Bishop Martin Hayes was the principal celebrant of a special Mass of Thanksgiving in the Cathedral of SS. Patrick and Felim in Cavan on the First Sunday of Advent, 27 November 2022, to mark the completion of significant renovations in the Cathedral.  He was joined in the concelebration of the Mass by Bishop-Emeritus Leo O’Reilly, Monsignor Liam Kelly PP VG, the priests of the Cathedral Parish of Urney and Annagelliff led by Fr. Kevin Fay, Administrator, and by other priests of the diocese.  

A View of the Congregation

The Chairperson of the Parish Pastoral Council, Neil Doherty, welcomed all present before Mass began with the Rite of Blessing and Sprinkling of Holy Water..

Neil Doherty, Chairperson of the Parish Pastoral Council


Bishop Martin sprinkles the congregation with holy water at the beginning of Mass


The Cathedral Choir led the singing with Thomas Hanley, Diocesan Director of Church Music, as organist.


Bishop Martin accepts the gifts of bread and wine in the Offertory Procession


Some of the concelebrating clergy


Michael Mulvey, Chairperson of the Parish Finance Committee, addressed the congregation before the final blessing and made a presentation to Fr. Fay, acknowledging his hard work in bringing the renovation works to completion.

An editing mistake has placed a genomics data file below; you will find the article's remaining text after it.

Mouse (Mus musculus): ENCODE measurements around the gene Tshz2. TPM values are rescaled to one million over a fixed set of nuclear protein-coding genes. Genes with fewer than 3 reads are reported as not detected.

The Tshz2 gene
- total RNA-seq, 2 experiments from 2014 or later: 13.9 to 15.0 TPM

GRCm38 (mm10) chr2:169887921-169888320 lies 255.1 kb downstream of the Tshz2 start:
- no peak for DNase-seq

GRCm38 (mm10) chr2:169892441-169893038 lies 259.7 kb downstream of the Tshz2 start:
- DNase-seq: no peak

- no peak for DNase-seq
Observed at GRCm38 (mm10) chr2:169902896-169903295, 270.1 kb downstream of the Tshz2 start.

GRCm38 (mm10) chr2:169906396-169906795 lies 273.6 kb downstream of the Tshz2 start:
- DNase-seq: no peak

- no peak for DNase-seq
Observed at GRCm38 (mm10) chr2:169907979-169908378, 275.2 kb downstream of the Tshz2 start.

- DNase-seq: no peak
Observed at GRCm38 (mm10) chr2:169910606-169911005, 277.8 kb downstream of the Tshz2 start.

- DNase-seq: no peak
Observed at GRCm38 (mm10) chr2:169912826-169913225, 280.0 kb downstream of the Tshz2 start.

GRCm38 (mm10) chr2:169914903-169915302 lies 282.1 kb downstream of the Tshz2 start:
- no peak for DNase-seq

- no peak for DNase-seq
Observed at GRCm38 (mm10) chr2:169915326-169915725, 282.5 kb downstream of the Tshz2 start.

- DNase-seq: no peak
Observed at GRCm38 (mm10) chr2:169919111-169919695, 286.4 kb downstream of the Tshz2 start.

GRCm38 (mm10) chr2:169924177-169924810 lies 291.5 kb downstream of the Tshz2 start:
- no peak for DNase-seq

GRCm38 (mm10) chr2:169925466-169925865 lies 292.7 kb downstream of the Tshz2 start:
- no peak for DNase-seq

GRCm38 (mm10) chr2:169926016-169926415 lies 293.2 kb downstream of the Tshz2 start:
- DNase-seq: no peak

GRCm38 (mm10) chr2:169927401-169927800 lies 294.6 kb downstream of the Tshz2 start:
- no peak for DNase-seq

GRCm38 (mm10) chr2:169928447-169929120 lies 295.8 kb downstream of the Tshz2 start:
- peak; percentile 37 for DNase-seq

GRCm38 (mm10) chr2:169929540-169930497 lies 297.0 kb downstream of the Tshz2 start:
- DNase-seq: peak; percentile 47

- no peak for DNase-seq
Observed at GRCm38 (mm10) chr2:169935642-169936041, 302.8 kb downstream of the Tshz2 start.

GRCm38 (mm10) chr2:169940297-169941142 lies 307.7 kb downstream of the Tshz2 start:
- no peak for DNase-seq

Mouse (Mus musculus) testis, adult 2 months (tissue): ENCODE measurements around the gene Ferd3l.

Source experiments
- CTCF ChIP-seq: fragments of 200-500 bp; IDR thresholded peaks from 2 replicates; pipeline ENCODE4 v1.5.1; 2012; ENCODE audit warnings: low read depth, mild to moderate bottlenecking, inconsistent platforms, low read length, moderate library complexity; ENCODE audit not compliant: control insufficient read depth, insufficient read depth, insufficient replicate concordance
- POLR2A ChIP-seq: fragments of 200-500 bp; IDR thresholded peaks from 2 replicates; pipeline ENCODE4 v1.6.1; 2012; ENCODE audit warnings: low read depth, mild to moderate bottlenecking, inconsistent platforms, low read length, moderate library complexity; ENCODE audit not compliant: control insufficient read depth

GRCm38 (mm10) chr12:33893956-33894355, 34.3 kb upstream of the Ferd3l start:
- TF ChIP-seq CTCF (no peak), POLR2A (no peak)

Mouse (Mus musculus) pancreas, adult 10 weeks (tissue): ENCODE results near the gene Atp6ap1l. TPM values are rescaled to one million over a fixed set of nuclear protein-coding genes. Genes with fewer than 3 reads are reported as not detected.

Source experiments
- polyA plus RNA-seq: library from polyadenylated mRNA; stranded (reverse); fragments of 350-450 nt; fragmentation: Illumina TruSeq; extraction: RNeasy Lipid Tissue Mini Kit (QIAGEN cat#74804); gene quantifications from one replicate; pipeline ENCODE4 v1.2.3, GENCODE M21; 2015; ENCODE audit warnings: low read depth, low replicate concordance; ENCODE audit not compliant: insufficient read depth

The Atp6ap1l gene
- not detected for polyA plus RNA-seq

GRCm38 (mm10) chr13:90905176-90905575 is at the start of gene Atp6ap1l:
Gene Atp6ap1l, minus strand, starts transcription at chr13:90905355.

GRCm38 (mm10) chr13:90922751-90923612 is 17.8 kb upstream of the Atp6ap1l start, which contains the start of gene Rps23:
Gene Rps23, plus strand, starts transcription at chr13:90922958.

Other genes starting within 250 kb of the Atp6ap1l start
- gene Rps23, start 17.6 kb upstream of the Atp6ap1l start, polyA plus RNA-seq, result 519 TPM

Michael Mulvey, Chairperson of the Parish Finance Committee

Among those attending the Mass were Councillor John Paul Feeley, Cathaoirleach of Cavan County Council, and his wife, Niamh as well as Canon Mark Lidwell of the Church of Ireland and his wife, Barbara.

Refreshments were served afterwards in St. Patrick’s College, Cavan.


Bishop Martin’s homily is given below:

Our Gospel concludes with the line from Jesus stating “you too must stand ready” referring to his Second Coming of the Lord among us as distinct to that of his First Coming as a little baby born in a stable at Bethlehem. While our Gospel is not specifically about the Birth of Jesus, today the First Sunday of Advent, marks the beginning of our getting ready for Christmas.  We are called to be always ready, to be open to the ways in which Jesus is constantly seeking to enter our lives. 

Yes, the cares, concerns, worries and joys of this life preoccupy us.  However, we are called to be always ready, to be awake to the ways in which Jesus wants to break into our lives.  We gather in places like this Cathedral to heighten the possibility of that happening, places that allow us space to encourage each other, to reflect, to pray and to worship God our Creator.

Throughout the Summer months, parishioners took shelter within a marquee – a nice name for a tent – pitched on the Cathedral grounds.  As we were experiencing some unseasonable cold winds, blustery conditions and rain, which tested the ropes and pegs of our tent, we were more alert to each other as we were asking ourselves ‘will the Cathedral be ready for September?’

Today, we celebrate and give thanks for the success of all those efforts to be ready.   We celebrate the ‘meitheal’, the organisation of all the work, the meetings before, on-site and afterwards in making sure that our Cathedral was renewed and ready.  Today, we can take time to reflect on how it was achieved by way of the willingness of the different craftspeople and skilled personnel as well as the generosity of the volunteers to work together.